If I told the roads in Nepal weren’t the best I’d be cutting the roads some slack. Honest. We had a seven hour car journey yesterday back to Kathmandu. In England, three hours, tops. It eventually took fifteen hours.
Now we were travelling on the main road to Kathmandu but having gone, maybe, thirty kilometres the tarmac disappeared and the road turned to compressed mud, with a lot of potholes, humps, dips, and the occasional obstacle (oh, don’t forget the continuous dust cloud).
That said, the traffic doesn’t slow down! The road is packed with lorries hauling to and from India. Hundreds and hundreds. Tour coaches that would fail to pass as aged school bus at home. Cars, and thousands of motorbikes. Add to that the fact that drivers behave completely differently from anything you have ever known and it’s chaos. The rule seems to be you slow, even to a standstill, to make way for an overtaking, oncoming vehicle! Blind bends add to that thrill. The driver sounds his or her horn to say “I’m going to pass you”. It’s a friendly gesture. And if you can’t over take on the outside and there’s space on the inside, well what would God have place it there for if not to allow for overtaking? And while this is going on motorcycles are passing on both sides, weaving between vehicles. It seems accepted that if the only oncoming vehicle is a bike then you overtake and the motorcyclist will avoid your oncoming car by riding as far to the side of the road as is imaginable!
And it all works, until it doesn’t.
Yesterday was the day it didn’t. Two hours into our journey we hit a traffic jam. It went around the next bend. After a while our driver ascertained that two vehicles had collided.
Then a lorry carrying paramilitary police passed.
It was hot. People were out of there vehicles. I walked down the road to stretch my legs and see how long the queue was in front. I noticed three wedding parties on the road side, dressed in fine saris. The dust was doing them no favours. I returned. Some Indian ladies in the coach behind us brought us some snacks and water. Then one of their party returned from her walk and told us that the two vehicles that had collided were a lorry and a school bus There were dead children! The waiting suddenly became insignificant.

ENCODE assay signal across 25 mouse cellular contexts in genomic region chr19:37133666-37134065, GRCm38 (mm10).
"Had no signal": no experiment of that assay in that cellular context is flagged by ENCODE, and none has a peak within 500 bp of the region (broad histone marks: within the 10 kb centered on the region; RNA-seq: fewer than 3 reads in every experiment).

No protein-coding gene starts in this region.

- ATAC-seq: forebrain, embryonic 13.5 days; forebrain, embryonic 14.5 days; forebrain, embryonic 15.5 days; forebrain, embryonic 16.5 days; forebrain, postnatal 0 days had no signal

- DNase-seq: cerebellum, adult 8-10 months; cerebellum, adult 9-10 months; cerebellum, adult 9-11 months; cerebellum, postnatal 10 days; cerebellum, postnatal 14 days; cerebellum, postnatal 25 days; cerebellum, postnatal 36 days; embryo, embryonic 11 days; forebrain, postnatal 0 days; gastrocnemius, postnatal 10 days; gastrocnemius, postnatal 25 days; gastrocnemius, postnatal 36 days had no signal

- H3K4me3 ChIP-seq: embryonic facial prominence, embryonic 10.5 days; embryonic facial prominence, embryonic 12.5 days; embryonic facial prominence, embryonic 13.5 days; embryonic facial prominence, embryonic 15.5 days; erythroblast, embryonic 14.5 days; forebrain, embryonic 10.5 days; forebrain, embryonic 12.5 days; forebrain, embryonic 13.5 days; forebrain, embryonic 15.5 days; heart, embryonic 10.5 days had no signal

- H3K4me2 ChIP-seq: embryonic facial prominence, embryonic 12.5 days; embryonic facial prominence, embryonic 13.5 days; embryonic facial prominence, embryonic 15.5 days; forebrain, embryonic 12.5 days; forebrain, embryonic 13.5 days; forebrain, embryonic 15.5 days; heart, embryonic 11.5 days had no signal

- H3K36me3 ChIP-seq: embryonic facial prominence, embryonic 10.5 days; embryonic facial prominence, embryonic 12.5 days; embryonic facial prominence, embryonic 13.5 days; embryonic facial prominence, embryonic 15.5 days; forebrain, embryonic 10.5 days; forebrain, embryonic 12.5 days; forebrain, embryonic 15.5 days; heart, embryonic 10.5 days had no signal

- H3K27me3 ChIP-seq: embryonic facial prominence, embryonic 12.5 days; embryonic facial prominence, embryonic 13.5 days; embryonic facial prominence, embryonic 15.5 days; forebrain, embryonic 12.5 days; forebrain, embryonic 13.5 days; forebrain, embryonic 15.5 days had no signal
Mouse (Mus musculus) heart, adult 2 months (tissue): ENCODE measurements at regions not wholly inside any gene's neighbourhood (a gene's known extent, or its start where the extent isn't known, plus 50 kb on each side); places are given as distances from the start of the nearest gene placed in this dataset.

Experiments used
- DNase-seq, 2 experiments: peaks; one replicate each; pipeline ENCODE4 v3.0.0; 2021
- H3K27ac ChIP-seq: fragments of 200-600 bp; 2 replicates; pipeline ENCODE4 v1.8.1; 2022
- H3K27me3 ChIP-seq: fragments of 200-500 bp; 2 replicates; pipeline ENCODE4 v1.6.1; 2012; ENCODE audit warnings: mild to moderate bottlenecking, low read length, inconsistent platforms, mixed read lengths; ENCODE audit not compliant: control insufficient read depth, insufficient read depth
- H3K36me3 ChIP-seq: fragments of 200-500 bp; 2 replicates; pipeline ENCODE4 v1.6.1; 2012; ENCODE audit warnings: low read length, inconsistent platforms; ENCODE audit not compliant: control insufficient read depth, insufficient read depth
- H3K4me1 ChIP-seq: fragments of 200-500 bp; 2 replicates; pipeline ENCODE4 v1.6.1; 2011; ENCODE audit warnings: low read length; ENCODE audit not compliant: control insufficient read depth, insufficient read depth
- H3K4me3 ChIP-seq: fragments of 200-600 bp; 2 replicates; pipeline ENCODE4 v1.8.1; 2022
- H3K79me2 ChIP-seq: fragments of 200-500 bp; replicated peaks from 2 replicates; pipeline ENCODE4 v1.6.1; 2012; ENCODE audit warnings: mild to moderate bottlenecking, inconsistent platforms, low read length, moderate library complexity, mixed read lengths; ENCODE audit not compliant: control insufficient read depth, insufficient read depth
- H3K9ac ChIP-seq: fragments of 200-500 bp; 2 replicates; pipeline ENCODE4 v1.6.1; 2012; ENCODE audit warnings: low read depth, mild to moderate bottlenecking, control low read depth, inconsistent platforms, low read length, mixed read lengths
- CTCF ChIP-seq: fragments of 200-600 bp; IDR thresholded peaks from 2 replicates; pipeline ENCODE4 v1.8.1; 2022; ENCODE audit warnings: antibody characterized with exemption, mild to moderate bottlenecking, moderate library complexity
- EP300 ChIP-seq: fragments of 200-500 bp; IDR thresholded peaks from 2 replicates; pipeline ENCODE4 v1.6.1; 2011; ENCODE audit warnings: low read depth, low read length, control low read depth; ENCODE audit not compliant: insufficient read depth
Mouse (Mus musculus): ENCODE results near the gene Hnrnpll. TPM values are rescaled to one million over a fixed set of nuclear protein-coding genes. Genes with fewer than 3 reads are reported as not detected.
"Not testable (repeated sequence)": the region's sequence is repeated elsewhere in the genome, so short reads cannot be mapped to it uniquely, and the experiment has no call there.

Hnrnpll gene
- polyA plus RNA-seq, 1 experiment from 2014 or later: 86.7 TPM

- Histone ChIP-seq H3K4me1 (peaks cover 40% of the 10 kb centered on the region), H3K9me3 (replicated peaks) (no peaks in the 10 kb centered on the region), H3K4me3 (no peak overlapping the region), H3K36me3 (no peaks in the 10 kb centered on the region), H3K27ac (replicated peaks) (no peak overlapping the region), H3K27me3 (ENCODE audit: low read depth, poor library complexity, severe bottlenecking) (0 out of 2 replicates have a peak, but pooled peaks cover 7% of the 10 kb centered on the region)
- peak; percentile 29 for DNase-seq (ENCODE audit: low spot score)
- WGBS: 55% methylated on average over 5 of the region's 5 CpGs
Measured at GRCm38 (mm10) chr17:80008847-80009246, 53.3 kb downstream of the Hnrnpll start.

So we settled down for the wait. As I talked to other travellers, the best I could (I skipped Nepalese language classes at school). I learnt that negotiations were taking place at the scene of the accident between the parents of the dead children, people from their village and the drivers. The negotiations were to establish how much the parents were to receive in compensation and traditionally the road would not be cleared until a settlement was agreed. Add to this the hot, frustrated drivers in the queue and…two lorry loads of police in very basic riot gear (it is Nepal!) passed. Negotiations were obviously not going well.
And here’s the lesson I’ve been learning on this journey, as you will have seen from the previous letters, life has a finite value and for many, many in this world there is a degree of acceptance of the hand they have been dealt. They deal with each day as it comes. I can’t imagine sitting at the side of the road and negotiating the value of your dead children and neither can you or the people we know and move amongst on a daily basis.
There’s a line in a song by a band, way before your time Pogue, called Marmalade which says:
This world is a bad place,Reflections Of My Life
A terrible place,
I don’t want to die
That’s it isn’t it? We cling on and refuse to accept our lot. Yes improve yourself, better yourself, but find a place where you are happy, where you are content because if you don’t your time on this earth will be a desperate thing. I fear in the West we’ve created a myth that we can only be happy if we continue to reach for more. Go to your local bookshop and see how many books are there on Self Development and Self Improvement. We’re encouraged to think we are incomplete, missing out, living a subnormal life.
Maybe we’d do better to make the most of ‘this day’, wring every ounce of life from it. Count our blessings and practice gratitude. Love the ones we’re with. Enjoy what we have.
We resumed our journey four hours later.
Yours, Namasté as the locals say,
One thought on “This day…”
WOW. Just WOW. Perspective…